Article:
Mighty Mike Saves the Day

Michael Bloomberg is a short Jewish billionaire who became a Republican and spent millions of his own money to get elected mayor of New York City. There are two things to admire about Bloomberg- his shortness and, as Charles Krauthammer said the other day, that he didn’t screw up the amazing accomplishments of his predecessor, Rudy Giuliani. His fans point to Bloomberg’s putative “reform” (aka, centralization of the New York public schools which reformed the previous reform- decentralization). Well, if you think those schools are any better than they were before Bloomberg, I have a bridge you might be interested in buying.

Now Bloomberg seems to be getting ready for a Ross Perot-style independent presidential run. Here’s a look at Bloomberg’s politics via a Wall Street Journal editorial.

An excerpt:

Mayor Bloomberg has been traveling the country, making the case that there’s something rotten in our two-party system. “We do not have to settle for the same old politics,” Mr. Bloomberg said in California. “We do not have to accept the tired debate between the left and right, between Democrats and Republicans, between Congress and the White House.” It’s less than clear what Mr. Bloomberg would prefer in place of debate between Congress and the President–agreement? Abolition of Congress? Debate between the legislative and executive branches and among competing “factions” was designed into our system of government by the Founders.

But his contention that what the country really needs is an executive that transcends politics to “get things done” merits closer scrutiny. In his own words, “any successful elected executive knows that real results are more important than partisan battles and that good ideas should take precedence over rigid adherence to any particular political ideology.” He added, in a statement that would make any motivational speaker proud, “Working together, there’s no limit to what we can do.”

Terrific. Amid such happy sentiment, it seems churlish to point out that our disagreements about what the country should do are what lead to those debates that Mr. Bloomberg finds so tiresome. But underlying his critique is a belief, inconveniently belied by the evidence, that there is a large American center unserved by our two-party system.

This is not to say that there aren’t plenty of moderates in America, but moderation takes many forms. Antigun, pro-gay-rights, vaguely pro-business (but tax increasing) Mike Bloomberg is one sort. Pro-gun, economically populist Jon Tester, the junior Senator from Montana, is another, different sort. Pro-war Democrat Joe Lieberman is yet another kind. Their differences from each other are at least as important as their supposed moderateness.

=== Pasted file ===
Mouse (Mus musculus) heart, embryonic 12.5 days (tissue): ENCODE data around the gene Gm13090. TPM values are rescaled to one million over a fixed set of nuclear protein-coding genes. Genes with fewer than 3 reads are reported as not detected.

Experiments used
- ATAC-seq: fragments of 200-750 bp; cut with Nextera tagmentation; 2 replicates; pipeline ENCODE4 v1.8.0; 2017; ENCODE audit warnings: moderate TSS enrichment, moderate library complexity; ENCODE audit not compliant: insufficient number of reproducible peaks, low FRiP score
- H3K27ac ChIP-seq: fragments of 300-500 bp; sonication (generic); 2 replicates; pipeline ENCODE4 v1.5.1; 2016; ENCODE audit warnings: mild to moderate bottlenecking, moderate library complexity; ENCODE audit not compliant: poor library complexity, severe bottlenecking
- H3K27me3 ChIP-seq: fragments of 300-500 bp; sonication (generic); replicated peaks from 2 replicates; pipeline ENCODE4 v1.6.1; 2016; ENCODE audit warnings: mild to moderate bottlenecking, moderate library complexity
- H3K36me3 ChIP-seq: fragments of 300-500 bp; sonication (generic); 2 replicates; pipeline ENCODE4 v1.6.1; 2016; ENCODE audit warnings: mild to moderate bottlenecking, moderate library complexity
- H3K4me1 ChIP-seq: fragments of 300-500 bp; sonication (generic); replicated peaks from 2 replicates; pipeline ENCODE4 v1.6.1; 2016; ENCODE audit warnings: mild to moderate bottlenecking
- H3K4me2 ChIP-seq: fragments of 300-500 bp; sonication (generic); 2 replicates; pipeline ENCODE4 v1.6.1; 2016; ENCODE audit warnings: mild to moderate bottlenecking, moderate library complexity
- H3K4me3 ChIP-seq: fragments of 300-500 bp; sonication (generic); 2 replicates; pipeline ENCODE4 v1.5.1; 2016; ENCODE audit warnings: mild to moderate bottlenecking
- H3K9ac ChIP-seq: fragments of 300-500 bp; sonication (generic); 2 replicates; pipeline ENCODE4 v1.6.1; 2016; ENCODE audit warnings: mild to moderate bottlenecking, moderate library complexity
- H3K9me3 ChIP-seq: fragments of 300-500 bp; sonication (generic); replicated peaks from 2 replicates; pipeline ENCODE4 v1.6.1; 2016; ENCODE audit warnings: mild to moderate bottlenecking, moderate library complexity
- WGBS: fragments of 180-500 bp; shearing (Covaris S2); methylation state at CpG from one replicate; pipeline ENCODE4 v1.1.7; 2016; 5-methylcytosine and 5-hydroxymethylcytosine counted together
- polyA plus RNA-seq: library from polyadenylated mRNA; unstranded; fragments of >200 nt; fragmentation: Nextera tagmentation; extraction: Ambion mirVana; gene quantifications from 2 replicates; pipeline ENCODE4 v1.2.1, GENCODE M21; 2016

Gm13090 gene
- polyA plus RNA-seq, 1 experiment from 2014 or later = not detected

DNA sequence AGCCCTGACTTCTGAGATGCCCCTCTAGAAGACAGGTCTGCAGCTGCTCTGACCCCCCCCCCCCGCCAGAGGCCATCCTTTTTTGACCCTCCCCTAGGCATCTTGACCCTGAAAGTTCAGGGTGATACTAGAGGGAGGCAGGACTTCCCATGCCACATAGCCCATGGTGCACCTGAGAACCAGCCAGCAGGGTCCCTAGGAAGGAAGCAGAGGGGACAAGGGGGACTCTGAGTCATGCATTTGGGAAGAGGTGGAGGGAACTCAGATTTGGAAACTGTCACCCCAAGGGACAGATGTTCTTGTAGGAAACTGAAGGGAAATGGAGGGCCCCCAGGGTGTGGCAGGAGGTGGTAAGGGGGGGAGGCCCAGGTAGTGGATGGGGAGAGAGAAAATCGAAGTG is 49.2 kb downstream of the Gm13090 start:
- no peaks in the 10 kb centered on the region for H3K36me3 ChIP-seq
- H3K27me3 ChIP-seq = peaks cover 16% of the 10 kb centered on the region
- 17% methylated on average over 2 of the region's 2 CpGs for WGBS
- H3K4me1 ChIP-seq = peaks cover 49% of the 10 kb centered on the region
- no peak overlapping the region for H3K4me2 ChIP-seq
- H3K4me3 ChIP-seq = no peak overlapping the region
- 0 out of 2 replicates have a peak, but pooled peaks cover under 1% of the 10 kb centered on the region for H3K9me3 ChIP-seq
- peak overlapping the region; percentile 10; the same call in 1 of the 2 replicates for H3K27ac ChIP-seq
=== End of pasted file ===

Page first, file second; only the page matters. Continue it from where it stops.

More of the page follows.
As for “rigid adherence to ideology,” it’s hard to understand how President Bush’s current support for immigration reform, Bill Clinton’s signature on welfare reform or George H.W. Bush’s tax hikes fit into this caricature. Pragmatism is not the sole province of the Mike Bloombergs of the world. But calls on our politicians to be more pragmatic are usually, in practice, calls for them to agree with whoever is doing the calling.

And Brent Bozell calls attention to Bloomberg’s busy-body autocratic performance as mayor of New York:

New York Mayor Michael Bloomberg announcing he’s leaving the Republican Party is a little like Madonna announcing she’s leaving the Catholic Church. Was he ever really a paragon of the GOP?

Speculation abounds that he’s running for president on the Ross Perot egotistical-billionaire plan, with press reports citing his intention to spend a cool $1 billion of his personal fortune. That will surely create a headwind, but a big part of the wind beneath his wings will be the support he hopes to generate from the national media.

…Time’s Michael Grunwald cheered that Bloomberg the Action Hero was “talking about saving the planet … opening a climate summit, highlighting his ambitious plan to slash the Big Apple’s carbon emissions.” In a time of “partisanship on crack,” he hailed Bloomberg for advocating an $8 “congestion fee” on commuters to the Big Apple and “leading a national crackdown on illegal guns, along with America’s biggest affordable housing program. He also enacted America’s most draconian smoking ban and the first big city trans-fat ban.”

If you think autocratic mayors are out of control when they ban things like incandescent light bulbs and trans-fats, just wait until you see what happens when they become president. Bloomberg will probably ban the internal combustion engine.

See post from Mark Steyn for more on the pie-in-the-sky politicians.

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